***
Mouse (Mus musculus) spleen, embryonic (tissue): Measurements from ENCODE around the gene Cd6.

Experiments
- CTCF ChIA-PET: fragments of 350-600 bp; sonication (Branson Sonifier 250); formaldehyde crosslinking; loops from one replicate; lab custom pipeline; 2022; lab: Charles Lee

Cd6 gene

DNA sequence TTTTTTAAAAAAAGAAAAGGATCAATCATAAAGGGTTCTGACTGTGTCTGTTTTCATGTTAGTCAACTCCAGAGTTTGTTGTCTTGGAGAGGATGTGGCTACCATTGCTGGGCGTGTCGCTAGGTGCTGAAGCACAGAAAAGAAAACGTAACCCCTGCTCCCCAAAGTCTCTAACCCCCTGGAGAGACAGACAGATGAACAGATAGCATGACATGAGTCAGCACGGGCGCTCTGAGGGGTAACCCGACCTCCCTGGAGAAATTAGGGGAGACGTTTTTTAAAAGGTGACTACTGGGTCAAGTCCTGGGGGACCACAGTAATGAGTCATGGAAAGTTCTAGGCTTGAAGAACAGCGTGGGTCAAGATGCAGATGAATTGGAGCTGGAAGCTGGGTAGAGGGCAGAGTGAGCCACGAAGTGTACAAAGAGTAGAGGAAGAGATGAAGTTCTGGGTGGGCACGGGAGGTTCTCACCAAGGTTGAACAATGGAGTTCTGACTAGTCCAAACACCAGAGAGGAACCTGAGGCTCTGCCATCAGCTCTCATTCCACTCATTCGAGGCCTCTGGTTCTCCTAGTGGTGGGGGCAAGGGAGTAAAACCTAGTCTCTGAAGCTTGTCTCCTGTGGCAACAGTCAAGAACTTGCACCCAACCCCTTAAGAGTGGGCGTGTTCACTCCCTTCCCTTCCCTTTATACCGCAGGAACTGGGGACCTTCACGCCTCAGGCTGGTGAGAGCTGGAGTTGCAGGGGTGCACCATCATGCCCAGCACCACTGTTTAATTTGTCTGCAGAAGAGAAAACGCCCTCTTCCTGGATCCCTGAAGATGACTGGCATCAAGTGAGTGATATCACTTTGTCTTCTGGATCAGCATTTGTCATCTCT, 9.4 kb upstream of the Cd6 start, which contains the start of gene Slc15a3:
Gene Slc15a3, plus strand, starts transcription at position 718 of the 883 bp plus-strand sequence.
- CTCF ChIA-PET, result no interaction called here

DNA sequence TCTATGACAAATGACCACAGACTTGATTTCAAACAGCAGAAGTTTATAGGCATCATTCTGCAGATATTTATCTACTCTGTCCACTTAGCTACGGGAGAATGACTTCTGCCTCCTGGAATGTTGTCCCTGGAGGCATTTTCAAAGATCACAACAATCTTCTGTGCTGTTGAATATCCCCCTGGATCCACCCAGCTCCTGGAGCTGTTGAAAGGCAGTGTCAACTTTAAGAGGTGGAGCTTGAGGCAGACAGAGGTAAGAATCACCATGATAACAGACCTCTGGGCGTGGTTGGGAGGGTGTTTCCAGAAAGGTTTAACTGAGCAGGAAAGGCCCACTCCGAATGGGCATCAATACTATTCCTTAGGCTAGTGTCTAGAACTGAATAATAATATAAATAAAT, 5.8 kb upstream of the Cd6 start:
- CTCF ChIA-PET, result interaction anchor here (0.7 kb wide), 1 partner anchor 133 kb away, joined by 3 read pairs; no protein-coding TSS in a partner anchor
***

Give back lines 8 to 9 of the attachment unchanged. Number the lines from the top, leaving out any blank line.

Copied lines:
DNA sequence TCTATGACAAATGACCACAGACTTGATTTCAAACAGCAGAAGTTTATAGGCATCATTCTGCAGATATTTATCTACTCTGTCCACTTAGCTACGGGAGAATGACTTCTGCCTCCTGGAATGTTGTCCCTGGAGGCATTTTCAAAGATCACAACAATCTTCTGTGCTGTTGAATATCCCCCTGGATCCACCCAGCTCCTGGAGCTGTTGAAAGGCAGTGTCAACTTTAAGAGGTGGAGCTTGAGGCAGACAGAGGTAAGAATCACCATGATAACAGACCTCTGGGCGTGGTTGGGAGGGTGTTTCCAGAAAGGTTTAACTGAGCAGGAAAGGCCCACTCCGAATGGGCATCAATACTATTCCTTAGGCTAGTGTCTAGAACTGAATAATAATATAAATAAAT, 5.8 kb upstream of the Cd6 start:
- CTCF ChIA-PET, result interaction anchor here (0.7 kb wide), 1 partner anchor 133 kb away, joined by 3 read pairs; no protein-coding TSS in a partner anchor